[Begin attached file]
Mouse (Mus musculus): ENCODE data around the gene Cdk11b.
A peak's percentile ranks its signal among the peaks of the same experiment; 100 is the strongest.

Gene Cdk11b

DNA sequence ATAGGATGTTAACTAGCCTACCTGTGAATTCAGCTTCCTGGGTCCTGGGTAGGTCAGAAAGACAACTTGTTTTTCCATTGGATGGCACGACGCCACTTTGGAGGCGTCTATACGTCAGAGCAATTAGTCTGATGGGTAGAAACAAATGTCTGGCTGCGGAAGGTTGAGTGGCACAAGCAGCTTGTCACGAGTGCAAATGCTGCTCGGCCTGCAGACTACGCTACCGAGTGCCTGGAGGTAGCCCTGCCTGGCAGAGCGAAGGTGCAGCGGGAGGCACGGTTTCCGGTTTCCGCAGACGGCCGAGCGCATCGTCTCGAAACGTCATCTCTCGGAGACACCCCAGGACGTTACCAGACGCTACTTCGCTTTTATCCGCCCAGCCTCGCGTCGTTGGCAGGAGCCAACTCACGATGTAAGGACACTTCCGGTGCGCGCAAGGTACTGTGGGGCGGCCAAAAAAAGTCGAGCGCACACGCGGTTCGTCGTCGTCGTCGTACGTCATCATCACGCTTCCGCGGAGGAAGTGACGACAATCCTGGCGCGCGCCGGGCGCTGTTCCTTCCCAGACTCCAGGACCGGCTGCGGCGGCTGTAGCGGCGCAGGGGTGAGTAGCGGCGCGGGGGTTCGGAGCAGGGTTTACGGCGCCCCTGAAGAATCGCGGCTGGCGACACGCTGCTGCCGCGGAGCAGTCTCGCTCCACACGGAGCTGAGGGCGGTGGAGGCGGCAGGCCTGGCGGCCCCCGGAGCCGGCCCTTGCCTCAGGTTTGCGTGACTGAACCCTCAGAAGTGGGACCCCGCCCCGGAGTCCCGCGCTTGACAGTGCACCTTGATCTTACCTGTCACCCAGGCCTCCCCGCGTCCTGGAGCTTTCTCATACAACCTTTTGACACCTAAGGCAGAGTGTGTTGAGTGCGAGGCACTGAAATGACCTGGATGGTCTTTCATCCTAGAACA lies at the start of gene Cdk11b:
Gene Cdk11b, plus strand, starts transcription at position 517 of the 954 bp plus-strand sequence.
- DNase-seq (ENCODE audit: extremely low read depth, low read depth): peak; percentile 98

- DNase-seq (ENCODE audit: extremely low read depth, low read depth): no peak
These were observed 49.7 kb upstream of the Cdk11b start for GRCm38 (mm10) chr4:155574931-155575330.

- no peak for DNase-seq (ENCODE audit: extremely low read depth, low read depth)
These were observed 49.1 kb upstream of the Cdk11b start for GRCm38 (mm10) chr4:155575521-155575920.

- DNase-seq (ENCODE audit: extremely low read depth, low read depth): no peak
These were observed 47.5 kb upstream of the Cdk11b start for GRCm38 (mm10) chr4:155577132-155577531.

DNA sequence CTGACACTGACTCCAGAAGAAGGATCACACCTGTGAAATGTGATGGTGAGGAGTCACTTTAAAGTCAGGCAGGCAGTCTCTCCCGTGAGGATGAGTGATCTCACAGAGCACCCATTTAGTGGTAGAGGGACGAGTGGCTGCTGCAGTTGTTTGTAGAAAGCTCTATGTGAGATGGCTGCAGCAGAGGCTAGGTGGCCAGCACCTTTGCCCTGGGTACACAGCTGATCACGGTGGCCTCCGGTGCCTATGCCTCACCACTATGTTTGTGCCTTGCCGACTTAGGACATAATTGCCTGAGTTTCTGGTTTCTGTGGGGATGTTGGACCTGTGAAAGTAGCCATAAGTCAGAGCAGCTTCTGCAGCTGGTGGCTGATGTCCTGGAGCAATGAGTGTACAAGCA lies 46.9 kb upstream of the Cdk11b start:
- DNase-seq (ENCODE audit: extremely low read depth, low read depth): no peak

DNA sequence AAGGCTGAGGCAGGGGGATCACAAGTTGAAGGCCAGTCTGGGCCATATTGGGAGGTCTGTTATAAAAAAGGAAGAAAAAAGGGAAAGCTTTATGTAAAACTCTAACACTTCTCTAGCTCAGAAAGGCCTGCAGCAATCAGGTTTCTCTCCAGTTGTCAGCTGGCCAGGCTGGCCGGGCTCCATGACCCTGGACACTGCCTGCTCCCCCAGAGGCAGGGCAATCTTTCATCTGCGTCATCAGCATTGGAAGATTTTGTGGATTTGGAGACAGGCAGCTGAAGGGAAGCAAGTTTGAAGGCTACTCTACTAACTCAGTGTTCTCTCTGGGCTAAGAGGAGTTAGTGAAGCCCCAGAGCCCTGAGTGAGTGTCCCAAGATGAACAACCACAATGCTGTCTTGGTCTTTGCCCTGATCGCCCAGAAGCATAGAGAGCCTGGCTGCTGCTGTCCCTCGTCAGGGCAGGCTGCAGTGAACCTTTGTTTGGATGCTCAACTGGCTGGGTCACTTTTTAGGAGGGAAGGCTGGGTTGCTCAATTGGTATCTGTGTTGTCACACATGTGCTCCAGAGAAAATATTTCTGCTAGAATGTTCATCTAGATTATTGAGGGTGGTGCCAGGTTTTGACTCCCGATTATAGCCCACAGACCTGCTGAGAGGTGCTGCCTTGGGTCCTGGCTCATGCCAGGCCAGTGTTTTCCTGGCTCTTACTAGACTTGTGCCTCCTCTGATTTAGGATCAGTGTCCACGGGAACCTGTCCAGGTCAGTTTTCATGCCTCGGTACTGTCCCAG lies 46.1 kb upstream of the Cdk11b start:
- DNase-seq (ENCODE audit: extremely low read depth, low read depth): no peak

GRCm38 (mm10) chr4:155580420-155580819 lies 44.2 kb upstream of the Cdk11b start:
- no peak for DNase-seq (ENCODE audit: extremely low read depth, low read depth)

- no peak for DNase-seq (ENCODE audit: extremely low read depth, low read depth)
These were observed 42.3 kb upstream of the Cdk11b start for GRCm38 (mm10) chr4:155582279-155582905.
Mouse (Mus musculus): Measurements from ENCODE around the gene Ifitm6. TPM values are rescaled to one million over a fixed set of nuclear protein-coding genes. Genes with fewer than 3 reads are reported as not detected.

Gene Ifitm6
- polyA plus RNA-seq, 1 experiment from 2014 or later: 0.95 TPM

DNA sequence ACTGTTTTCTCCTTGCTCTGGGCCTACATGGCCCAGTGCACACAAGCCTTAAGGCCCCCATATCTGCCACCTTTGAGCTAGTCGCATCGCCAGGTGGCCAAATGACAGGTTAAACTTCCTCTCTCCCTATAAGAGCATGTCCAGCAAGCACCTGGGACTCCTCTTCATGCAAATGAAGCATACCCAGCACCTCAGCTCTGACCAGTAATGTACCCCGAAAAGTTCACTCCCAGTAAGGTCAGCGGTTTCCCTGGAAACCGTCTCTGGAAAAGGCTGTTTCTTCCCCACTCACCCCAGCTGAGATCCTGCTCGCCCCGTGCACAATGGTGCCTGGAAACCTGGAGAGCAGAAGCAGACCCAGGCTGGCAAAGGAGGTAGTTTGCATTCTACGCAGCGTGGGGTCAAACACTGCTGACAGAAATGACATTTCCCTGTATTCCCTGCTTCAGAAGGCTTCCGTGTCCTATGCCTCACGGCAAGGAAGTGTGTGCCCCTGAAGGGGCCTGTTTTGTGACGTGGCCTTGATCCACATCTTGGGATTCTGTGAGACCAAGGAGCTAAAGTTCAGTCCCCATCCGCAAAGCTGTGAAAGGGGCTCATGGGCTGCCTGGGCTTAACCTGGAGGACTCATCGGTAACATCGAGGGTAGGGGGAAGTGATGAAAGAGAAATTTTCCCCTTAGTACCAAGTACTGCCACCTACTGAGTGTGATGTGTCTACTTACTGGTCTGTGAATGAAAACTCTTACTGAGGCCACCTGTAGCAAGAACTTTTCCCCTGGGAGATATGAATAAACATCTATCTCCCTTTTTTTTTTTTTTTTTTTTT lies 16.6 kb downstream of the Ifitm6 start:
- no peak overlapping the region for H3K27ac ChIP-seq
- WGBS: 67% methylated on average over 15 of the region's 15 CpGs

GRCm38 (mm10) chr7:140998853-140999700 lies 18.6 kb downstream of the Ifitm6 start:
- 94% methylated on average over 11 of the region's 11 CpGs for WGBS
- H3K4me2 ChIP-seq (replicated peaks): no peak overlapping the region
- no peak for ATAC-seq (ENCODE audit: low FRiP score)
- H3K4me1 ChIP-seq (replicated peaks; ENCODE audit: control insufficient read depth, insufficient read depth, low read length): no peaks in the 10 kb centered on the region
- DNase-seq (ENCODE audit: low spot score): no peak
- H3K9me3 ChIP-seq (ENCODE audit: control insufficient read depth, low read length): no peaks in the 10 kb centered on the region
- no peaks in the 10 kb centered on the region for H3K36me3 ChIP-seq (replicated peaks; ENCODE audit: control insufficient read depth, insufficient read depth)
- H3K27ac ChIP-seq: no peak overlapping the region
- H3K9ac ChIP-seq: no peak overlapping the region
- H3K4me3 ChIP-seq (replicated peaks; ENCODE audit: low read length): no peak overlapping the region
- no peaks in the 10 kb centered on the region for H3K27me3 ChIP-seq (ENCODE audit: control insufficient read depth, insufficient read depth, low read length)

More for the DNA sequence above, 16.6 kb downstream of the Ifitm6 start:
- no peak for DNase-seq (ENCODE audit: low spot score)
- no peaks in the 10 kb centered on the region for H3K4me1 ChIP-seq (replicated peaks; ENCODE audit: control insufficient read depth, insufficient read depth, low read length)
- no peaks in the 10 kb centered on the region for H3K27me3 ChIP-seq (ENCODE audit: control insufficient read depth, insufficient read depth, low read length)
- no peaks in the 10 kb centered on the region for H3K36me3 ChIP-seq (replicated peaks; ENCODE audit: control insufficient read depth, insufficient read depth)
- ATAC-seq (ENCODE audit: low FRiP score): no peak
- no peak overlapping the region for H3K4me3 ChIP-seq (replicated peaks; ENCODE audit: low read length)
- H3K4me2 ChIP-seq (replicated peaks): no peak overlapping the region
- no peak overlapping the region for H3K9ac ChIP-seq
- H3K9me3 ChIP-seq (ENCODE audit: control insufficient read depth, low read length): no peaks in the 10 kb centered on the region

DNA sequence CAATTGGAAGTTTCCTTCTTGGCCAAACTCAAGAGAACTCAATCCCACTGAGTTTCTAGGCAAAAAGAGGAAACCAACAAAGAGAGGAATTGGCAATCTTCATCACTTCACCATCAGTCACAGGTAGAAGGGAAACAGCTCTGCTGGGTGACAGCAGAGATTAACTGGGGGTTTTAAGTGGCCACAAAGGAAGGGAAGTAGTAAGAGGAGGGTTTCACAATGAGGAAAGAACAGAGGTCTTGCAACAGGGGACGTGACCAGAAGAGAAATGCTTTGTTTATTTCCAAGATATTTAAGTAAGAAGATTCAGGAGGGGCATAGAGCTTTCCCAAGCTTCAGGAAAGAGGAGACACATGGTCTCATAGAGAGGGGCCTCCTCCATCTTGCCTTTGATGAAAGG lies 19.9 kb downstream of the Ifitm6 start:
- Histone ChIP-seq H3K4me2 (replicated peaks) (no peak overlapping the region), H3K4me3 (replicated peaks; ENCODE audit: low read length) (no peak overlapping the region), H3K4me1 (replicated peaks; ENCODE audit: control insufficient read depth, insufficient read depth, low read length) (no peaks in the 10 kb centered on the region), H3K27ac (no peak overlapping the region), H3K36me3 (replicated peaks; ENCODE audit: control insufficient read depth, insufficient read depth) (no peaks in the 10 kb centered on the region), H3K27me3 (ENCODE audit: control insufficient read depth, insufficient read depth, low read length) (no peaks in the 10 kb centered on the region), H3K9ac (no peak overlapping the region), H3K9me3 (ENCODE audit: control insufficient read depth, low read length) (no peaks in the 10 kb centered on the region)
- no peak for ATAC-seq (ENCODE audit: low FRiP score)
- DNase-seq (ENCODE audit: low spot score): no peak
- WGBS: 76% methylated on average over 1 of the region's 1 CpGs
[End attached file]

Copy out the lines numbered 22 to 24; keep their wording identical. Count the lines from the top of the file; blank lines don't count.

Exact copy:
Gene Ifitm6
- polyA plus RNA-seq, 1 experiment from 2014 or later: 0.95 TPM

DNA sequence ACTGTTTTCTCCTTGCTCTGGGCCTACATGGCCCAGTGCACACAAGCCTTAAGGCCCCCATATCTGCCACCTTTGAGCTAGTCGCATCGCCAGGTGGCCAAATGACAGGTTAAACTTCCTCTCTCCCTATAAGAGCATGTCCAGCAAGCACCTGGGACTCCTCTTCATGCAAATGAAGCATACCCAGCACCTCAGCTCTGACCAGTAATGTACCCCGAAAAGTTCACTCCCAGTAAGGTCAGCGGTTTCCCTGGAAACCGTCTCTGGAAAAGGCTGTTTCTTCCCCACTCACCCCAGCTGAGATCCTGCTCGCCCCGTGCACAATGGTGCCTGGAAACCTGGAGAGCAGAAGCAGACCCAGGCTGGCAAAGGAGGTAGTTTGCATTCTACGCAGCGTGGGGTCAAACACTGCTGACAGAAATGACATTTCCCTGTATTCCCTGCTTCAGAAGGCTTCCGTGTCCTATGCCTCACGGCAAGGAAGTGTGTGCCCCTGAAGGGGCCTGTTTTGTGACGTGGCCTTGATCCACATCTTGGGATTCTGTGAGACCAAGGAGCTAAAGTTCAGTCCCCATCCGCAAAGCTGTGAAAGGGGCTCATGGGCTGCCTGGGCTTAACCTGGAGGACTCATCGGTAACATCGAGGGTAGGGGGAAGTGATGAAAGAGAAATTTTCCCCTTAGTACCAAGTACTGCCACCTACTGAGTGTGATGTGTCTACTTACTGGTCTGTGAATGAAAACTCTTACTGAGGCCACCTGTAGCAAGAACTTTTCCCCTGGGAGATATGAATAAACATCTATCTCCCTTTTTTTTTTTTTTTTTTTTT lies 16.6 kb downstream of the Ifitm6 start: